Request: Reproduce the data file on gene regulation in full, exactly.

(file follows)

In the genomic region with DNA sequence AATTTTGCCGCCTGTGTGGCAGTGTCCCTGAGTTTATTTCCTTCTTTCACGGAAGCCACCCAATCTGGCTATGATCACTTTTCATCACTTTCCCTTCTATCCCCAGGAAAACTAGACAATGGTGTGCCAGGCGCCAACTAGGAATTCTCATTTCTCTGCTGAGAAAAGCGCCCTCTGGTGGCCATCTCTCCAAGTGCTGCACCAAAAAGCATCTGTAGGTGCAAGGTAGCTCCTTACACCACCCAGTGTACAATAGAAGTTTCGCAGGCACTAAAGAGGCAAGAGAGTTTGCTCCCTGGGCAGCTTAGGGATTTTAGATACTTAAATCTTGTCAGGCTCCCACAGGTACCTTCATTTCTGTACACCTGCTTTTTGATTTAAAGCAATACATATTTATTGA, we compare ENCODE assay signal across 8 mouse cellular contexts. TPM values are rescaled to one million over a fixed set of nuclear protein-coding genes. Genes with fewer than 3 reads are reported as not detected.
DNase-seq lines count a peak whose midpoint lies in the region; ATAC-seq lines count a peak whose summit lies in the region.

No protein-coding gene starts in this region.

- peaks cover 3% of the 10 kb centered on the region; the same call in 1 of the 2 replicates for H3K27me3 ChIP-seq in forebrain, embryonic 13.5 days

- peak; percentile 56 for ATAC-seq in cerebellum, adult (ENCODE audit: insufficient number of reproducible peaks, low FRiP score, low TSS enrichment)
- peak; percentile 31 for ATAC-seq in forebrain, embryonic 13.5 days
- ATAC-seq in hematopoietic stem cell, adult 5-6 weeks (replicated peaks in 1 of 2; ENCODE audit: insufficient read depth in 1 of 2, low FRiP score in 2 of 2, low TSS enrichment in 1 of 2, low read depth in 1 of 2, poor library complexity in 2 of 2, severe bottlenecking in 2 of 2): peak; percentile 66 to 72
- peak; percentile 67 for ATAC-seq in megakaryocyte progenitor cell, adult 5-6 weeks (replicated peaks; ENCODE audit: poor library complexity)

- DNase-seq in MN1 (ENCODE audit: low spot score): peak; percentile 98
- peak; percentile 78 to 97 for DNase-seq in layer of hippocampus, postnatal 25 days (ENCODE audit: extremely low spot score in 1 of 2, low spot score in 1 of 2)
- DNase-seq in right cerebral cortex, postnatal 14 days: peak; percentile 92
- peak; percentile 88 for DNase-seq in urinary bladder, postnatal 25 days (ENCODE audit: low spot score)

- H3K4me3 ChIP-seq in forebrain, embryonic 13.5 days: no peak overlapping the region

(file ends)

In the genomic region with DNA sequence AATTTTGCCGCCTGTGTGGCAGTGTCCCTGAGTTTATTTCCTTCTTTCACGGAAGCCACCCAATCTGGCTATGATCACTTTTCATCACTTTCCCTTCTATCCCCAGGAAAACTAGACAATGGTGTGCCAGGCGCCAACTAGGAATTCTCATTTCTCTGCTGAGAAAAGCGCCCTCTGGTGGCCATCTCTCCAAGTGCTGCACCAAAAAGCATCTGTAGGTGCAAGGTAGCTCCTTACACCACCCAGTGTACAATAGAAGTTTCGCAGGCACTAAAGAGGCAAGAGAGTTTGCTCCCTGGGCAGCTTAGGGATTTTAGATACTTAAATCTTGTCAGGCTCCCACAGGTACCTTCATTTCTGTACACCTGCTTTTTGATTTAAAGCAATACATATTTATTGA, we compare ENCODE assay signal across 8 mouse cellular contexts. TPM values are rescaled to one million over a fixed set of nuclear protein-coding genes. Genes with fewer than 3 reads are reported as not detected.
DNase-seq lines count a peak whose midpoint lies in the region; ATAC-seq lines count a peak whose summit lies in the region.

No protein-coding gene starts in this region.

- peaks cover 3% of the 10 kb centered on the region; the same call in 1 of the 2 replicates for H3K27me3 ChIP-seq in forebrain, embryonic 13.5 days

- peak; percentile 56 for ATAC-seq in cerebellum, adult (ENCODE audit: insufficient number of reproducible peaks, low FRiP score, low TSS enrichment)
- peak; percentile 31 for ATAC-seq in forebrain, embryonic 13.5 days
- ATAC-seq in hematopoietic stem cell, adult 5-6 weeks (replicated peaks in 1 of 2; ENCODE audit: insufficient read depth in 1 of 2, low FRiP score in 2 of 2, low TSS enrichment in 1 of 2, low read depth in 1 of 2, poor library complexity in 2 of 2, severe bottlenecking in 2 of 2): peak; percentile 66 to 72
- peak; percentile 67 for ATAC-seq in megakaryocyte progenitor cell, adult 5-6 weeks (replicated peaks; ENCODE audit: poor library complexity)

- DNase-seq in MN1 (ENCODE audit: low spot score): peak; percentile 98
- peak; percentile 78 to 97 for DNase-seq in layer of hippocampus, postnatal 25 days (ENCODE audit: extremely low spot score in 1 of 2, low spot score in 1 of 2)
- DNase-seq in right cerebral cortex, postnatal 14 days: peak; percentile 92
- peak; percentile 88 for DNase-seq in urinary bladder, postnatal 25 days (ENCODE audit: low spot score)

- H3K4me3 ChIP-seq in forebrain, embryonic 13.5 days: no peak overlapping the region